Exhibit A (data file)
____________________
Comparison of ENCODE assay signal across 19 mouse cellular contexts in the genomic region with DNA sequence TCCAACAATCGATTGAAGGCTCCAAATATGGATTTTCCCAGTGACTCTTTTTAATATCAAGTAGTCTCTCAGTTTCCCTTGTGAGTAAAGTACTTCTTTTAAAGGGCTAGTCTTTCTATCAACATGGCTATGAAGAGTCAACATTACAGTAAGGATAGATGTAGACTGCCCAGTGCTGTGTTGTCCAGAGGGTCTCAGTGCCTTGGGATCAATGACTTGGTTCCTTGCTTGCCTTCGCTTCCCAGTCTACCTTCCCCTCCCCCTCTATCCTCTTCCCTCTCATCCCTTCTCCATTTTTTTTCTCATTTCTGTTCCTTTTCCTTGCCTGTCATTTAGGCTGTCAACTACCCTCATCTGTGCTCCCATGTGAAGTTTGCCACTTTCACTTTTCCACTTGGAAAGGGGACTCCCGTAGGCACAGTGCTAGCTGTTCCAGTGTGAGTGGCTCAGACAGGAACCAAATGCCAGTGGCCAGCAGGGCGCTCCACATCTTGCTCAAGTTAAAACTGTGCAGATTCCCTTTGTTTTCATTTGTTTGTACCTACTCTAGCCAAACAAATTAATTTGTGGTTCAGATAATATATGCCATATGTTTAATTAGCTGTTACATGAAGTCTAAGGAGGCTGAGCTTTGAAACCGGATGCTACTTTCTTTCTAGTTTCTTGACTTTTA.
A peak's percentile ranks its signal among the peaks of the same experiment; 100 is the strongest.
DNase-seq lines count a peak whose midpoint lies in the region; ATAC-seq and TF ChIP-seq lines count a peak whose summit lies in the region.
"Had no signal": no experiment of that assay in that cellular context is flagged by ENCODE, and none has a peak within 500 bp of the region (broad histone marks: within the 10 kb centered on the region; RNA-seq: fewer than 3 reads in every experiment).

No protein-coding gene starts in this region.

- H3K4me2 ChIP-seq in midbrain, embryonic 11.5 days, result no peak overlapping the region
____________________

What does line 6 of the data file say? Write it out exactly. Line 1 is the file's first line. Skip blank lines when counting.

- H3K4me2 ChIP-seq in midbrain, embryonic 11.5 days, result no peak overlapping the region